With it being Thanksgiving, it’s always a good time to pause and reflect. It’s a good time to take stock in life and be thankful for that.
It is also a good time to take stock of a Thanksgiving dinner that began a run of winning four World Series titles in 15 years, and ended an 85 year drought.
Every Red Sox fan knows the tale of 2003. Heck, the guy who hit the home run in Game 7 of the ALCS and broke the hearts of millions is managing for that very team. Aaron Boone hit a home run that sent the Yankees to the World Series. This was after Grady Little left Pedro Martinez in too long that allowed it to get to extras anyways. The curse of the Bambino strikes again.
However, the 2004 season would become a magical one and it started off with a bold move in Arizona on Thanksgiving. General Manager Theo Epstein sat down and ate dinner on Thanksgiving with the Schilling family.
Sure, it seems like a weird move. Why on earth would you do that? Well, Epstein was trying to convince Schilling to waive his no-trade clause with the Arizona Diamondbacks and come to the Boston Red Sox. Within the week, however, he was a member of the Red Sox and the course of sports history was altered.
Schilling has plenty of interviews about this. Curt Schilling is on record with the Section 10 Podcast hosted by Jared Carrabis, chronicling this very year. He states the interviews that he knew what he was walking into. He knew the stakes. Schilling knew the fans and the city of Boston were starved for a championship. He even built it into his new contract that they would give him a bonus if the Red Sox won the World Series. Schilling bet on himself.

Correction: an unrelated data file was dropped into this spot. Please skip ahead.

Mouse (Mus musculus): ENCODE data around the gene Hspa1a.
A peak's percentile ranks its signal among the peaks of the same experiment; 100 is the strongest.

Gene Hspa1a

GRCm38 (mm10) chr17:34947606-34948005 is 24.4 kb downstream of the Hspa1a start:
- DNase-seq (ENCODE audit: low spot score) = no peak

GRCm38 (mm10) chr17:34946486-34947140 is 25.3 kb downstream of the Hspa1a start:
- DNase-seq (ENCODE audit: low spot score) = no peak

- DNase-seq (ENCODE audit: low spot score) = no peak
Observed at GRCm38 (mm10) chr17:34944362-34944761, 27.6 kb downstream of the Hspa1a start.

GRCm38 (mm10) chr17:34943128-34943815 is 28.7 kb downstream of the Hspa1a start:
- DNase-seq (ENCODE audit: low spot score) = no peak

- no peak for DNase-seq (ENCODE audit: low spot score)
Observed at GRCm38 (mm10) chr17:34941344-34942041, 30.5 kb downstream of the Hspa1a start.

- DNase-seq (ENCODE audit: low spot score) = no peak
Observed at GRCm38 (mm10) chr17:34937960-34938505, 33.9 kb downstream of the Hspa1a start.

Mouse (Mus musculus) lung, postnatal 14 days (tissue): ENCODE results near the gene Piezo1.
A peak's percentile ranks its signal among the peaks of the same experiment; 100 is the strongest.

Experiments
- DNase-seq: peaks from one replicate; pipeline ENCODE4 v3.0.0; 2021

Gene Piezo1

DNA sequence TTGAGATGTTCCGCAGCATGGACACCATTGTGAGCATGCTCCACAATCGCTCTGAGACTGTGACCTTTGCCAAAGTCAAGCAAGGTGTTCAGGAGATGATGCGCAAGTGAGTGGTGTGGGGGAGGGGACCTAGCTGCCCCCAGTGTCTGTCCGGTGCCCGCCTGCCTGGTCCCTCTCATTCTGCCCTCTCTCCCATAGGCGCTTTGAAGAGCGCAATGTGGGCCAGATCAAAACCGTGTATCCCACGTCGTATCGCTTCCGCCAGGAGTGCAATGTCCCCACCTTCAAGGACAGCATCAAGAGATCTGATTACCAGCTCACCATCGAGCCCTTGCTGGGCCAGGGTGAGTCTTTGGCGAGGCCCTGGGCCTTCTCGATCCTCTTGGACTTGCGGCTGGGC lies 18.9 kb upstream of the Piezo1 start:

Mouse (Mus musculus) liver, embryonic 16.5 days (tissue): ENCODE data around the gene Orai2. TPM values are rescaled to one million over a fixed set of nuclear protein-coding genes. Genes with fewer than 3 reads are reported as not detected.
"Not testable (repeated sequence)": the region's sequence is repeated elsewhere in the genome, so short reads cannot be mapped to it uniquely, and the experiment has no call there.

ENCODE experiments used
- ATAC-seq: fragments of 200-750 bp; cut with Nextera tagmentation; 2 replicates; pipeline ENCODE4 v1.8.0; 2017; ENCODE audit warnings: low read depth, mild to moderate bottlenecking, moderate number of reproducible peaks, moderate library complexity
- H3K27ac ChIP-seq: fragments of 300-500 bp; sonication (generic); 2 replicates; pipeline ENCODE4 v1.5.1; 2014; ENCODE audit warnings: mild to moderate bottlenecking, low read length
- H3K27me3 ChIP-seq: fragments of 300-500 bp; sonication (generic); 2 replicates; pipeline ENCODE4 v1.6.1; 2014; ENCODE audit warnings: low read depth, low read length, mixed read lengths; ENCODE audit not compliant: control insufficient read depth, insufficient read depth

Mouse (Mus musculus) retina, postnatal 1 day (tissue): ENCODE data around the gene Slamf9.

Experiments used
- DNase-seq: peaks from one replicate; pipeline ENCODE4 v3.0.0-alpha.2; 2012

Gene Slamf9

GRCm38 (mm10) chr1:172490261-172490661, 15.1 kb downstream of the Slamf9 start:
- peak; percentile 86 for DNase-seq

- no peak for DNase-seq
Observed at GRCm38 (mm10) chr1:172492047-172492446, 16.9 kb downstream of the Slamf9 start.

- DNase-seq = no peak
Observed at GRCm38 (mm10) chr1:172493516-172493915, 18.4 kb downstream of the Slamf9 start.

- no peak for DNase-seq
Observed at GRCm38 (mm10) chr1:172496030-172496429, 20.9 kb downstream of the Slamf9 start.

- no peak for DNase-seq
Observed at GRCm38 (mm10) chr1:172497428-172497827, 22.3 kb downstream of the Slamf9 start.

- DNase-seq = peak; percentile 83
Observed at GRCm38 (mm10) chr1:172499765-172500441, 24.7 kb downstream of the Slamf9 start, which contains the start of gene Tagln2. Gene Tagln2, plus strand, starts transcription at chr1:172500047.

Rightfully so, as he was considered an awesome big game pitcher. He helped the Arizona Diamondbacks to win the World Series just two years before this very dinner.
Say what you will about Curt Schilling, the person. His political views may not mesh with yours. He may rub you the wrong way with what he says. You might even be mad with what he did in the state of Rhode Island with his video game company.
No matter what, Curt Schilling was one hell of a pitcher.
The Red Sox got their guy that Thanksgiving, and he delivered. He went 21-6 on 226.2 innings of baseball. He was second in the Cy Young voting. His ERA was 3.26, and at 37 years old, and that was more than enough to help the Red Sox reach the playoffs.
There is one start that all of Boston will remember. The bloody sock legend was born.
Schilling had a torn tendon sheath in his ankle. He could have sat out. Instead, he got a procedure done that allowed him to pitch a game he would become a legend for. He gave up one run over 7 innings in a Game 6 that would force a Game 7 for all the marbles.
It was the type of gritty performance that Red Sox fans love, and because of it, it changed a woeful fan base into one that has seen 4 World Series titles in a span of 15 years.
On a day that we give thanks, Red Sox fans might pause to reflect. If your mind happens to wander to the Red Sox, give thanks for a Thanksgiving dinner 16 years ago. Without it, a legendary 2004 may never have been born.